Movie review – The Damned United
– by Rachel Fox
Fact: Michael Sheen is not actually a man, but a chameleon. When no one’s looking, his eyes move independently of one another in their respective orbits. He has also been known to change colour in an effort to reflect his surroundings.
Ok, well, maybe not the first part so much. But the second part is pretty accurate.
Michael Sheen is gifted with a wonderful talent; he can convincingly, wholly alter himself – speech, mannerisms, appearance – into any number of different characters (Tony Blair in The Queen, David Frost in Frost/Nixon). This all too rare and exciting ability is often referred to by its more common vernacular: acting.
The Damned United tells the story of Brian Clough’s ambitious drive to become not just the manager of the highly successful football team Leeds United, but also to best the man he replaced, popular Don Revie (Colm Meaney). Virtually unheard of on this side of the pond, Clough’s renown as a man of swaggering cocksuredness achieved such a level of fame and notoriety that he was parodied – twice – by Monty Python and (good-naturedly) challenged for it by Muhammad Ali. Centering on Clough’s disastrously short 44-day tenure as manager of Leeds United, the story is as much about his ambition as it is about the rocky relationships he had with those around him, notably friend and long-time coaching assistant Peter Taylor (Timothy Spall).
The film deftly moves between 1969 and the specific incident with Revie that fueled a rivalry played out on football fields and in the media, culminating with Clough’s eventual appointment in 1974 when Revie left Leeds United to manage the English national team. Not knowing much of anything about the specifics of either the game or the players involved makes little difference in how one is able to enjoy the film. Unlike some sports films that rely upon complicated re-enactments on the field as a metaphoric plot-driving tool (Any Given Sunday required a play-by-play translation in order for me, who doesn’t care about football, to understand what was going on), The Damned United is compelling mostly because Sheen’s performance is so damned bloody brilliant.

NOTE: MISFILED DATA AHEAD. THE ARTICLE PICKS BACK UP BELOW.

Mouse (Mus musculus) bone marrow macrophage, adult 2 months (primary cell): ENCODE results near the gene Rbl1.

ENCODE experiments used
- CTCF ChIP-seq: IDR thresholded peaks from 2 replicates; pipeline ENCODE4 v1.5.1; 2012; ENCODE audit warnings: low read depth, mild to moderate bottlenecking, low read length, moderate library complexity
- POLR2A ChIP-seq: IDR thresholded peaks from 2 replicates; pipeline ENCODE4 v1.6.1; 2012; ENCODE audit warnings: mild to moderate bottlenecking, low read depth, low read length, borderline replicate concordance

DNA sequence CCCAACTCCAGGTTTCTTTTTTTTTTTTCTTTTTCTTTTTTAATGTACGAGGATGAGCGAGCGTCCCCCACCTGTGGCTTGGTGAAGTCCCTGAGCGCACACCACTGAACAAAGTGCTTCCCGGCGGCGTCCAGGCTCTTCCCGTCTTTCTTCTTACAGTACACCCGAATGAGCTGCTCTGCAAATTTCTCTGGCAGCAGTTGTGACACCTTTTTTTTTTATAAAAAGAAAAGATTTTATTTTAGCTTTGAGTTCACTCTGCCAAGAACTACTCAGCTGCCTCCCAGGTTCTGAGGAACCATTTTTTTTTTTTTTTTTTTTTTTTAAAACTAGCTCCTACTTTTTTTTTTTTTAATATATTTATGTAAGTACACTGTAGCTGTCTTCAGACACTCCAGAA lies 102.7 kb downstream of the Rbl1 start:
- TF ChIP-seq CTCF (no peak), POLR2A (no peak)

At its core, The Damned United is a story about friendship, pride, forgiveness in the face of ambition, and the powerful, intense affection England’s common people hold for a sport that embodies national identity and is as embraced as much by the Vera Lynne-humming Gran brewing a cuppa beneath her framed photo of the Queen as it is by the lot of louts down at the local pub having a pint and a plate of chicken tikka masala.
Dreary old 1970s England comes to life thanks to the film’s many wonderfully nuanced details (special kudos to the costume department for apparently raiding my father’s closet). Contrasting past triumphs (a dusty old clock on the wall that reads “Made in Great Britain“) against the contemporary reality of faded, crumbling glories (the depressing state of Derby County Football Club upon Clough’s arrival) effectively captures that era’s sense of collective dispossession.
And Clough’s initial ambitions are captured by his early attempts to elevate the sorry spirits of the club, its players, and its fans by pushing a clean game that he felt was too often fouled both on and off the field. One memorable sequence has Clough busily readying the decrepit Derby County clubhouse in anticipation of an important game against Revie’s champions Leeds United, proudly placing an orange (at that time still dear enough to be reserved for special occasion gift baskets or as a token at the foot of one’s Christmas stocking) in the kit for each player.
Clough’s real-life family publicly objected to the depiction of certain events in the novel which formed the basis for The Damned United. Regardless of particularities, the film – hinging primarily on Sheen’s remarkably textured performance – is an entertaining, fitting tribute to a man whose abrasive, often brash nature may have overshadowed a more human side only appreciated by those who knew him privately.